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Prime Minister Theresa May's Conservative Party will fail to win a parliamentary majority in Britain's election, according to an exit poll on Thursday (local time), a shock result that would plunge domestic politics into turmoil and could delay Brexit talks.
The exit poll predicted May's party would not win a majority of the 650 seats in parliament to take office alone, meaning she would have to form a coalition or attempt to govern with the backing of other smaller parties.
The exit poll predicted the Conservatives would win 314 seats and the Labour Party 266, meaning no clear winner and a "hung parliament".
The exit poll sent shockwaves through financial markets. Sterling fell more than two cents against the US dollar.
It was an extraordinary failure for May, who was enjoying opinion poll leads of 20 points and more when she called the snap election just seven weeks ago.
But her lead had gradually shrunk over the course of the campaign, during which she backtracked on a major social care proposal, opted not to take part in a high-profile TV debate with her opponents, and faced questions over her record on security after Britain was hit by two Islamist militant attacks that killed 30 people.
"If the poll is anything like accurate, this is completely catastrophic for the Conservatives and for Theresa May," George Osborne, who was the Conservative finance minister from 2010 to 2016 when he was sacked by May, said on ITV.
Analysts were treating the exit poll with caution. In the last election, in 2015, the corresponding poll predicted May's predecessor David Cameron would fall short of a majority. But as the night wore on and the actual results came in from constituencies, it became clear he had in fact won a majority, albeit a small one of just 12 seats.
That outcome was a triumph for Cameron though, because he had been predicted to fall well short. For May, who went into the campaign expecting to win a landslide, even a narrow win later in the night would leave her badly damaged.
Until the final results become clear, it is hard to predict who will form the next government.
"It's difficult to see, if these numbers were right, how they (the Conservatives) would put together the coalition to remain in office," said Osborne.
"But equally it's quite difficult looking at those numbers to see how Labour could put together a coalition, so it's on a real knife edge."
Political deadlock in London could derail negotiations with the other 27 EU countries ahead of Britain's exit from the bloc, due in March 2019, before they even begin in earnest.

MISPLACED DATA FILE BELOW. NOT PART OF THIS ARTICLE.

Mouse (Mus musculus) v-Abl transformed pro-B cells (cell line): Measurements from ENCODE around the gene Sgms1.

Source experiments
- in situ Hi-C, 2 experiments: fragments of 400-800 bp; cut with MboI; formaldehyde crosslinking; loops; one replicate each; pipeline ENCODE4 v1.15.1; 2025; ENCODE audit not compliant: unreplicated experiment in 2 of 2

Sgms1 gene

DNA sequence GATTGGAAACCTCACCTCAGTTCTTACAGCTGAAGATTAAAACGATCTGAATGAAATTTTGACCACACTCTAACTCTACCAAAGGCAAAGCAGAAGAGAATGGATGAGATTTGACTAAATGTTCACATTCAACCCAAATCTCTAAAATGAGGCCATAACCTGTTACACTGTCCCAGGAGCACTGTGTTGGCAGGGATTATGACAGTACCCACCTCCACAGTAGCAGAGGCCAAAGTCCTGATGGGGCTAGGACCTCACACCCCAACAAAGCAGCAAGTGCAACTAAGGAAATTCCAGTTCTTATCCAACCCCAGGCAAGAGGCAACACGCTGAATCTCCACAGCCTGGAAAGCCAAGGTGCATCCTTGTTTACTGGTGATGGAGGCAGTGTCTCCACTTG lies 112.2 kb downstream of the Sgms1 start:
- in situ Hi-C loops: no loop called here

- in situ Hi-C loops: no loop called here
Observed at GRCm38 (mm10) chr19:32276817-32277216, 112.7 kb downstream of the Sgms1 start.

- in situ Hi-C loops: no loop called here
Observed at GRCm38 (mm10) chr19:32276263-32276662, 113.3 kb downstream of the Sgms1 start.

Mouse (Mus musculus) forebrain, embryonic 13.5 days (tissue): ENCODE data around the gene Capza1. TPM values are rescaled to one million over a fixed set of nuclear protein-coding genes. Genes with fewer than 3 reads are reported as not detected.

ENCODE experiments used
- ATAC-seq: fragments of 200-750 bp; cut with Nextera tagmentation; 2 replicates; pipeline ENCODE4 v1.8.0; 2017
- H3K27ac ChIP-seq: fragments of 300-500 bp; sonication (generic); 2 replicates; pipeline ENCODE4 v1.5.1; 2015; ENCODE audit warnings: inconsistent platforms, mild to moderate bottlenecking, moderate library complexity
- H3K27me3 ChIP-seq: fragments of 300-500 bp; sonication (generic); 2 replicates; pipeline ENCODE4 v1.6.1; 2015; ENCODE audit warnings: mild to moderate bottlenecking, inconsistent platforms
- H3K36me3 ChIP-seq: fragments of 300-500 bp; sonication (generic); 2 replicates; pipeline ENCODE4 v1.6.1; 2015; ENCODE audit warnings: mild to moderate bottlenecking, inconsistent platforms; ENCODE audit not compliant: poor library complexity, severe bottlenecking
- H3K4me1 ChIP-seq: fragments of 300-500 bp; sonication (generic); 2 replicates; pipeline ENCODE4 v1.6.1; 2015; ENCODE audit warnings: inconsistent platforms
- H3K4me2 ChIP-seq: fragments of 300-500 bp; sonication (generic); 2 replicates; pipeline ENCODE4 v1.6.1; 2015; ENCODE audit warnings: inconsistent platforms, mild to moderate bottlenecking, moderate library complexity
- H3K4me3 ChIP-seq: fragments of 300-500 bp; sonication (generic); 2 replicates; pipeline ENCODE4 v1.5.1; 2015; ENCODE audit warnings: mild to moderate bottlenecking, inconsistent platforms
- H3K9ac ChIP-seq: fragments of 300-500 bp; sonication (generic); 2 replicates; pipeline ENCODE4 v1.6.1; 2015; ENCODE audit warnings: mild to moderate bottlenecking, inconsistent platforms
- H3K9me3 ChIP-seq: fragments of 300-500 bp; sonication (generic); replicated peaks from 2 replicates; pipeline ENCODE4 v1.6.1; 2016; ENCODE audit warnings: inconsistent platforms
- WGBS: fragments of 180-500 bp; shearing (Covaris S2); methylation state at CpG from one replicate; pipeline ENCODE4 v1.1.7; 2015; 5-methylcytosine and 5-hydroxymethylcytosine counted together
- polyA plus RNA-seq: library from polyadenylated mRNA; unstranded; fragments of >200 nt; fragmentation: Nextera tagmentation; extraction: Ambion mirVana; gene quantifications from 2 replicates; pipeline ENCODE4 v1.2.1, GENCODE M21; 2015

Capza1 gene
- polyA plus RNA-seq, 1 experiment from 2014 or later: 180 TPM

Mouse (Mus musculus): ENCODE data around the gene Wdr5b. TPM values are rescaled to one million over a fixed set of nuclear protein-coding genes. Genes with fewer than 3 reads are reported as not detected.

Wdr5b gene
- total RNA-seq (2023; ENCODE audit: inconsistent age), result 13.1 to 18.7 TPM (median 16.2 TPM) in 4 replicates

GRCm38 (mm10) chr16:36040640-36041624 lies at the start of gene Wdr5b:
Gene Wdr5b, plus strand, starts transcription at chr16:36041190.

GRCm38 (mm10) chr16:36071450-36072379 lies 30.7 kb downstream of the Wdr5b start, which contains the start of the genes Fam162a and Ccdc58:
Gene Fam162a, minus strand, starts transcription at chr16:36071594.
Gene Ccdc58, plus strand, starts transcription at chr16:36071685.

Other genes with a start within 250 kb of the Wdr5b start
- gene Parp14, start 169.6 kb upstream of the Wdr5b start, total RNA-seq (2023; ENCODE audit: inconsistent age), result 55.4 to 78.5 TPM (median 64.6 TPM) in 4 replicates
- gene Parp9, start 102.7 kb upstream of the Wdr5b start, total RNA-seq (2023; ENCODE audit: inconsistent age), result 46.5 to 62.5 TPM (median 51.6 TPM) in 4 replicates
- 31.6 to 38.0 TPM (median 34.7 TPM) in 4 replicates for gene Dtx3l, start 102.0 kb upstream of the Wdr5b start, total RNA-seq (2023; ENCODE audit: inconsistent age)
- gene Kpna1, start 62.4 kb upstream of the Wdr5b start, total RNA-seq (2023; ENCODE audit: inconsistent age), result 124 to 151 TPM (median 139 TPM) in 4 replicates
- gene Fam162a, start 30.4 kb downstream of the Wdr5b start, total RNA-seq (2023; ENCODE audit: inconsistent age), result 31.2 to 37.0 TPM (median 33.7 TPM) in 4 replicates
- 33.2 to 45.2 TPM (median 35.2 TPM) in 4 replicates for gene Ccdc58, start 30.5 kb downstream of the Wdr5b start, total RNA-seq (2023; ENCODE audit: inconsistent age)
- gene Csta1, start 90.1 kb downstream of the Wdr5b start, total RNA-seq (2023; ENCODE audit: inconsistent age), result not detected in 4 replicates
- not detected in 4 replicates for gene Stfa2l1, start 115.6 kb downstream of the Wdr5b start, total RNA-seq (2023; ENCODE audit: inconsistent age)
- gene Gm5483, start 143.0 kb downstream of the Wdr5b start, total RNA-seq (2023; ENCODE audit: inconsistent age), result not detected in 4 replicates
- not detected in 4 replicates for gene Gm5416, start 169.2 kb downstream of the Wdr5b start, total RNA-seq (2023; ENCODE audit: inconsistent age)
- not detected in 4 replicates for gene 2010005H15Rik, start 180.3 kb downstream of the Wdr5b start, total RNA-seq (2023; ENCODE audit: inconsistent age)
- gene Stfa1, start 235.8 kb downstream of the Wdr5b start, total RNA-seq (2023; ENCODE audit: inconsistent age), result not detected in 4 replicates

A delay in forming a government could push back the start of Brexit talks, currently scheduled for June 19, and reduce the time available for what are expected to be the most complex negotiations in post-World War Two European history.
The poll forecast the Scottish National Party (SNP) would win 34 seats, the centre-left Liberal Democrats 14, the Welsh nationalist party Plaid Cymru three and the Greens one.
If the exit poll is correct, Labour, led by veteran socialist Jeremy Corbyn, could attempt to form a government with those smaller parties, which strongly oppose most of May's policies on domestic issues such as public spending cuts.
May called the snap election to strengthen her hand in Brexit negotiations with the other 27 EU countries and to cement her grip on the Conservative Party after she took over as prime minister in the wake of last year's Brexit referendum.
If she fails to win a majority, that could call into question her position as Conservative leader and might mean a second election in Britain this year.
If Corbyn's Labour does take power with the backing of the Scottish nationalists and the Liberal Democrats, both parties adamantly opposed to Brexit, Britain's future will be very different to the course the Conservatives were planning and could even raise the possibility of a second referendum.
May had promised to clinch a Brexit deal that prioritised control over immigration policy, with Britain leaving the European single market and customs union, and said no deal would be better than a bad deal.
Labour said it would push ahead with Brexit but would scrap May's negotiating plans and make its priority maintaining the benefits of both the EU single market and its customs union, arguing no deal with the EU would be the worst possible outcome.
It also proposed raising taxes for the richest 5 percent of Britons, scrapping university tuition fees and investing 250 billion pounds ($315 billion) in infrastructure plans.